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How to Make a Good Argument for Creation
Although a straightforward presentation of the facts about evolution is a powerful defense against Darwinism and evolutionary theory, below are a few tips that may help you to present a persuasive case.
Beware of Selective Use of Evidence
It is common practice in paleontology to speculate and extrapolate details from a small amount of evidence. One of the greatest and most misleading examples of this practice is Nebraska Man. Once thought to be the proverbial missing link between man and ape, this would-be transitional form consisted of nothing more than a pig's tooth. From this tiny scrap of tooth entire human forms were imagined and rendered.
Science books have pictures of Nebraska Man. Museums have posters and statues, but they all fail to mention that this being - this missing link - was imagined from a pig's tooth! Examine evidence closely and you will find that the missing evidence of transitional forms is still missing.
Remember Copernicus? He was the insane fellow who thought the earth might not be the center of the universe. As Paul Harvey would say, "You know the rest of the story." He was right. Absolute truth exists. Whether or not we believe the earth revolves around the sun doesn't change the truth. Likewise, whether or not science supports the existence of God (and by the way, many scientists do) doesn't change the facts either.
Just like Copernicus, sometimes the little guy is right. Regardless of how many people say the earth is the center of the universe, it keeps on spinning around the sun. On the other hand, don't be too quick to judge all scientists categorically. Many of the most well known scientists and other great thinkers of our day support the existence of God. Consider the following list of creationist-believers, who founded many of our modern sciences1,
One of the great negotiating tactics is to switch gears when things look dim. As a salesperson of over twenty years, I have become keenly aware of this particular practice. I'm sure I've encountered it many times. When a particular point of negotiation is "going south" gently set it aside and agree to come back to it later. Meanwhile move on to another area where your position is stronger.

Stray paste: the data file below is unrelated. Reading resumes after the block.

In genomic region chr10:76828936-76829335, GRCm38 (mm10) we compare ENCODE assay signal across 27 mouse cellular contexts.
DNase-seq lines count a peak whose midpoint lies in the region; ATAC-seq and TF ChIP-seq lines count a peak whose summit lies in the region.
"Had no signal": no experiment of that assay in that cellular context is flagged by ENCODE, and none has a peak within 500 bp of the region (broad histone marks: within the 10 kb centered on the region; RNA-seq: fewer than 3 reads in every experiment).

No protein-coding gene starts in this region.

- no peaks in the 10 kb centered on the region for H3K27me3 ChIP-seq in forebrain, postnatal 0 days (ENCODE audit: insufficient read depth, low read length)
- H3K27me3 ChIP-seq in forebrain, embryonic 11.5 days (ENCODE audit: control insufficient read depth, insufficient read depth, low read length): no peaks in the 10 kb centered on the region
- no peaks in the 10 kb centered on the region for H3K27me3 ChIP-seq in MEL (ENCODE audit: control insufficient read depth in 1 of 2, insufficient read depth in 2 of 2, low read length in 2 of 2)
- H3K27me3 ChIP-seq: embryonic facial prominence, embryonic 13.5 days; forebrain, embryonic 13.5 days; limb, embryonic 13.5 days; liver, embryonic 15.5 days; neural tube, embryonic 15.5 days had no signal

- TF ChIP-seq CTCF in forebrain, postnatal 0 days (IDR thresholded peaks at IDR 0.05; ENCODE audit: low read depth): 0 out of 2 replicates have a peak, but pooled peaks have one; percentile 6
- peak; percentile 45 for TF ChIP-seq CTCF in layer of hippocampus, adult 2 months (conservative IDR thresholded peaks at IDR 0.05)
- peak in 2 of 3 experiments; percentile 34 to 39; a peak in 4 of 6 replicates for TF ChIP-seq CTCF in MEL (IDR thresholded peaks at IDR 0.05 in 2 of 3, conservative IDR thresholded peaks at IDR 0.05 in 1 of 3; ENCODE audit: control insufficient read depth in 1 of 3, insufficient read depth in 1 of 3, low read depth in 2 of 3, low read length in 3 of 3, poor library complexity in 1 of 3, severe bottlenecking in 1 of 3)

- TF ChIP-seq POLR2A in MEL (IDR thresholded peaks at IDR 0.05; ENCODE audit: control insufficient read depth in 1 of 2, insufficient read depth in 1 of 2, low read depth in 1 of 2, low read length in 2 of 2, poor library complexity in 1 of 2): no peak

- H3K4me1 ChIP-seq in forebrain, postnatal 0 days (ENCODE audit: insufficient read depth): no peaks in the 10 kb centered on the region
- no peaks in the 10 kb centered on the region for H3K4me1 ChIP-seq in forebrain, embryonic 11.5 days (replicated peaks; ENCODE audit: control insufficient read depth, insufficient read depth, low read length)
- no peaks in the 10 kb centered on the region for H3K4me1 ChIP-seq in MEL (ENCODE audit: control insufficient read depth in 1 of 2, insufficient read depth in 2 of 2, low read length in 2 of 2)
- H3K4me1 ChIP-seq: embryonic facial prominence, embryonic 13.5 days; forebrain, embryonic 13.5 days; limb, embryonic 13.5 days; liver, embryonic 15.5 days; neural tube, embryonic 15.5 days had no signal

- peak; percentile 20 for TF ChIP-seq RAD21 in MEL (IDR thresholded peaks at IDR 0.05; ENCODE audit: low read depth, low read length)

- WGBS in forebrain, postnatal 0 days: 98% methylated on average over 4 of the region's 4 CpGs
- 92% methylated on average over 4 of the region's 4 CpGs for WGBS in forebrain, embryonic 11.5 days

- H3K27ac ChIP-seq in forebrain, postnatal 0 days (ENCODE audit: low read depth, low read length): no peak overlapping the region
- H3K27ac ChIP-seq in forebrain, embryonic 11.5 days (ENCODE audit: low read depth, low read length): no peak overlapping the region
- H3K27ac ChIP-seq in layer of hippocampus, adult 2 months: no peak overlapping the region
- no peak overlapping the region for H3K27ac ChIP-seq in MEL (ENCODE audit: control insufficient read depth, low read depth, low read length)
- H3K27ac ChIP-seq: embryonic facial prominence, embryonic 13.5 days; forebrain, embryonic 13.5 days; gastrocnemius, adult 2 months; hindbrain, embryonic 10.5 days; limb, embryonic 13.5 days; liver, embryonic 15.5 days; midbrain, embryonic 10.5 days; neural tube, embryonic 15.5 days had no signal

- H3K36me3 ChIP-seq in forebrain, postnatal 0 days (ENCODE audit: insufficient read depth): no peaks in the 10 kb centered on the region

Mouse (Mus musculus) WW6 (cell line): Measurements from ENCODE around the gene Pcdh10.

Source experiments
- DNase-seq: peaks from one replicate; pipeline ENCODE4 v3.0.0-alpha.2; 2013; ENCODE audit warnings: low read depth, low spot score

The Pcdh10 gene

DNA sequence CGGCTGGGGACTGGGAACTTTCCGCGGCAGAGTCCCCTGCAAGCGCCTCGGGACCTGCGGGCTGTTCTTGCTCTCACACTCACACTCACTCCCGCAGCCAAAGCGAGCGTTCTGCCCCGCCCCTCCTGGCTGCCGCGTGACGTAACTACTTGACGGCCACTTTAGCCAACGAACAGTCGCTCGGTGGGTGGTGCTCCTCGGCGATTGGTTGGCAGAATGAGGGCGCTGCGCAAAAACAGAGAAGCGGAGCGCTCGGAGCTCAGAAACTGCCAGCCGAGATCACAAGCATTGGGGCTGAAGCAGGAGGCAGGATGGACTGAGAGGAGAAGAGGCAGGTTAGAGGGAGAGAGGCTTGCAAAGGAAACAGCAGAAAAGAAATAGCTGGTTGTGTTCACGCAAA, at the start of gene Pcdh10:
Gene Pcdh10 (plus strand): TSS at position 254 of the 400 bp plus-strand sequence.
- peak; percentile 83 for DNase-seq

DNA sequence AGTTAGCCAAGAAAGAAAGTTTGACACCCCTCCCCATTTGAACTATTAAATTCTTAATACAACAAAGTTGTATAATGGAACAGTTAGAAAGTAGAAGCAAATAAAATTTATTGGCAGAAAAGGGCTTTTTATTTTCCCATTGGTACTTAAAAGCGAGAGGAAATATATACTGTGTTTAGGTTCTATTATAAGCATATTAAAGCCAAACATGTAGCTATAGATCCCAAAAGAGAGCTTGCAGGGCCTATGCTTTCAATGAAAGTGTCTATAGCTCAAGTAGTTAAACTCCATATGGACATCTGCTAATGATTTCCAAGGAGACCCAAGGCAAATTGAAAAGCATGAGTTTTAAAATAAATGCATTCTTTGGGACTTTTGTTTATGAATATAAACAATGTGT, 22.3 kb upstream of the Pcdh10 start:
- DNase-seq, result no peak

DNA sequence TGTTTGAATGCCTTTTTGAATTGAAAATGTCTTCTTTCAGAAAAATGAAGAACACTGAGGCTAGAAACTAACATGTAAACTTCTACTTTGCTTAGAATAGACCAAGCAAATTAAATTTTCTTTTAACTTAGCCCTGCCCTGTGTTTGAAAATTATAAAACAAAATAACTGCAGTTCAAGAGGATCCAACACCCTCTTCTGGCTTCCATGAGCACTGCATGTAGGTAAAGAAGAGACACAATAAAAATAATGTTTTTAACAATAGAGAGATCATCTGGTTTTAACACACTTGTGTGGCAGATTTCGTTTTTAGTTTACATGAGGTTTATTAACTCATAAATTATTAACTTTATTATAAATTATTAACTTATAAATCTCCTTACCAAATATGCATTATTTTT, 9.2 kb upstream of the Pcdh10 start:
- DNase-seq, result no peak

Interestingly, I've had conversations like this with several agnostics as well. The moment a point seems hopeless, the subject will quickly change to a completely different area. I can recall one such conversation that I had with a business associate where we casually debated the theory of evolution versus creation by God. The moment I started revealing some of the facts about the fossil record evidence he quickly changed the subject to attacking the Bible as God's word. I made the mistake of chasing that argument and several others with suitable defenses. It would have been more productive to insist on sticking to the point.
Does the fossil record support evolution or not? When that question is answered we can move on. As it was we had a lot of debate and never reached any conclusions. Since that time I've learned the importance of staying on topic until truth is exposed. One final note on this topic should be taken about the importance of some arguments. Sometimes skeptics toss out assertions right and left, many of which are trivial. Try to get to the important points.
What is evolution? Though I am a Christian, believer in God, and staunch proponent of creationism, I believe that evolution exists. That's right, I said it... evolution is a fact of science. A better definition might be micro-evolution, or that form of evolution that takes place within a particular species. This is also known as speciation. Conversely, macro-evolution, or the change of one species to another, is bad science.
The theory that mutations of a species cause the gradual change in genetic make-up, converting one species to another, is an arduous and failing argument. Mutations are destructive. Science has never observed otherwise. All known mutations are harmful, or at best neutral. Natural selection exists, but only within the limitations of adaptability of a particular species.
This is just a single example of why it is important to define terms. Be sure you know what specific words mean, and don't forget they might mean something different to the other person.
One of the most important terms to remember is theory. Darwinism is a theory, not a fact. A theory can be defined as: a specific statement of concept, which is supported by scientific observation. Sometimes the data being observed is direct and replicable, like gravity. I can test it by dropping a ball and seeing it fall to the floor. Other times the data is circumstantial and indirect like evolution. This is the case with the origin of life. I can't watch man evolve, I can only look at circumstantial evidence and see if the observations can be fit together to support my theory.
The same is true of creationism. I didn't see God speak the universe into existence. Rather, I must formulate a theory about that and see if the observable circumstantial evidence fits. Interestingly, the theory (if we might call it that) of creationism is far more compelling than the theory of evolution. The facts of design, the fossil record, moral values, and the rest of what we have seen firmly support this position.
|1||Geisler, Norman. When Skeptics Ask, Wheaton, Il: Victor Books, 1990. p. 214.|